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Gorshkova Y.E.,Joint Institute for Nuclear Research | Kuklin A.I.,Joint Institute for Nuclear Research | Gordeliy V.I.,RAS Institute for Nuclear Research | Gordeliy V.I.,Institute of Structural Biology
Journal of Surface Investigation | Year: 2017

Results obtained via small-angle neutron scattering studies of the influence of calcium ions on the structure and phase transitions of phospholipid membranes are presented. The main phase transition temperature of 1,2-dimyristoyl-sn-glycero-3-phosphatidylcholine (1 wt %) multilamellar vesicles is demonstrated to increase by more than 1°C even when the calcium-ion content of the solution is low (0.1 mM). Detailed analysis of the multilamellar vesicles transition between “bound” and “unbound” state indicates the continuous character of the investigated process in both liquid and gel phases. The critical Ca2+ ion concentrations which initiate the destruction of the multilamellar structures and the formation of unilamellar vesicles are found to be ~0.3 mM in the gel and ~0.4–0.5 mM in the liquid-crystal phases during heating and ~0.5 mM in the phases under study upon cooling. © 2017, Pleiades Publishing, Ltd.

Zalewski J.K.,University of Pittsburgh | Heber S.,University of Pittsburgh | Heber S.,Institute of Structural Biology | Mo J.H.,University of Pittsburgh | And 3 more authors.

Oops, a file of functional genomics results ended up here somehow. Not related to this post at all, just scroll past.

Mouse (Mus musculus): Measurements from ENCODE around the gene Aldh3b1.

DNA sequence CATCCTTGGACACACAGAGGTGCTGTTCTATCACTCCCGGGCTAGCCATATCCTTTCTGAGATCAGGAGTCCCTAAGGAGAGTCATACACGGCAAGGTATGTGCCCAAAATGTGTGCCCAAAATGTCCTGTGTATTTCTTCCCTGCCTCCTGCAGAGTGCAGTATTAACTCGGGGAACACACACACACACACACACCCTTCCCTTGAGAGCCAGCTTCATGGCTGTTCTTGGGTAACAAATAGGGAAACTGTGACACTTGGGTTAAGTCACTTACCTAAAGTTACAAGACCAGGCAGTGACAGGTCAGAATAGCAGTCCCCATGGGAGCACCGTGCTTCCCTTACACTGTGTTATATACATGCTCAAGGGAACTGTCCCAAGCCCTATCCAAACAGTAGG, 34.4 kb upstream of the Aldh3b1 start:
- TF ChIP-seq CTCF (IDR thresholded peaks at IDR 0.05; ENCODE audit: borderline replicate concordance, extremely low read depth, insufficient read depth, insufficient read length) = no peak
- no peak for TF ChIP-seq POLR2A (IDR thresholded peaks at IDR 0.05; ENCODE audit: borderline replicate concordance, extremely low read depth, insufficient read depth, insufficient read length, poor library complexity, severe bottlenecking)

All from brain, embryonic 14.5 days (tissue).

Journal of Visualized Experiments | Year: 2017

Obtaining crystals for structure determination can be a difficult and time consuming proposition for any protein. Coiled-coil proteins and domains are found throughout nature, however, because of their physical properties and tendency to aggregate, they are traditionally viewed as being especially difficult to crystallize. Here, we utilize a variety of quick and simple techniques designed to identify a series of possible domain boundaries for a given coiled-coil protein, and then quickly characterize the behavior of these proteins in solution. With the addition of a strongly fluorescent tag (mRuby2), protein characterization is simple and straightforward. The target protein can be readily visualized under normal lighting and can be quantified with the use of an appropriate imager. The goal is to quickly identify candidates that can be removed from the crystallization pipeline because they are unlikely to succeed, affording more time for the best candidates and fewer funds expended on proteins that do not produce crystals. This process can be iterated to incorporate information gained from initial screening efforts, can be adapted for high-throughput expression and purification procedures, and is augmented by robotic screening for crystallization. © 2017 Journal of Visualized Experiments.

Scarsdale J.N.,Institute of Structural Biology | Walavalkar N.M.,Virginia Commonwealth University | Buchwald W.A.,Virginia Commonwealth University | Ginder G.D.,University of North Carolina at Chapel Hill | Williams Jr. D.C.,University of North Carolina at Chapel Hill
Journal of Biological Chemistry | Year: 2014